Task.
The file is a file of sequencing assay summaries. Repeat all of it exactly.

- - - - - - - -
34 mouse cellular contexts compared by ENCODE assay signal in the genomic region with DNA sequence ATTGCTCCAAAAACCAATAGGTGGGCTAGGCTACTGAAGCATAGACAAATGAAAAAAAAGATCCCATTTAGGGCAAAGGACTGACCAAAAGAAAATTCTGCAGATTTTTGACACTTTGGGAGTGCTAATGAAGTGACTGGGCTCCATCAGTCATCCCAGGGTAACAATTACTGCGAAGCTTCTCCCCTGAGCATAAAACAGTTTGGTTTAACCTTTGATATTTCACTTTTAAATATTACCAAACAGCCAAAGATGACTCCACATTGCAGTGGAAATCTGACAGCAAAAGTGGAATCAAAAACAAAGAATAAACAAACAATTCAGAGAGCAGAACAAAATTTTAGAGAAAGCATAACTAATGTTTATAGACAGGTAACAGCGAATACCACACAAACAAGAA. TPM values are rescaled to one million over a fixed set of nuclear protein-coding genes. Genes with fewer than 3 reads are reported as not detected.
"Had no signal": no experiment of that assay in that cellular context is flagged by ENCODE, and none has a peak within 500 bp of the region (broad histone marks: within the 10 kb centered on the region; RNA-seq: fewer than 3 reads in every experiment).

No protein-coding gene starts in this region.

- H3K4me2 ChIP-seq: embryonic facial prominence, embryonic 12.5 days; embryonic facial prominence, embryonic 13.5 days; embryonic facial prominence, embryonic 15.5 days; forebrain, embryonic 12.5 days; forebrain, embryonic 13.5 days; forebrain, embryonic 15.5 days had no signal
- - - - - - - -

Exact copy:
34 mouse cellular contexts compared by ENCODE assay signal in the genomic region with DNA sequence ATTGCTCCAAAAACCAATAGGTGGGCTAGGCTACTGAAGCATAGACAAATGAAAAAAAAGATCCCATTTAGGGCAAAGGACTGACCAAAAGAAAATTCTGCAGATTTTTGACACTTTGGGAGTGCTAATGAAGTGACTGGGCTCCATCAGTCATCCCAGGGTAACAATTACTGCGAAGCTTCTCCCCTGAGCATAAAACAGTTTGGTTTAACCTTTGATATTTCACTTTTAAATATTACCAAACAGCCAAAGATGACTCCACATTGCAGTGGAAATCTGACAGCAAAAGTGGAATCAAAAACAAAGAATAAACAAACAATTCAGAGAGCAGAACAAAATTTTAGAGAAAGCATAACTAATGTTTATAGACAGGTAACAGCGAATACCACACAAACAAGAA. TPM values are rescaled to one million over a fixed set of nuclear protein-coding genes. Genes with fewer than 3 reads are reported as not detected.
"Had no signal": no experiment of that assay in that cellular context is flagged by ENCODE, and none has a peak within 500 bp of the region (broad histone marks: within the 10 kb centered on the region; RNA-seq: fewer than 3 reads in every experiment).

No protein-coding gene starts in this region.

- H3K4me2 ChIP-seq: embryonic facial prominence, embryonic 12.5 days; embryonic facial prominence, embryonic 13.5 days; embryonic facial prominence, embryonic 15.5 days; forebrain, embryonic 12.5 days; forebrain, embryonic 13.5 days; forebrain, embryonic 15.5 days had no signal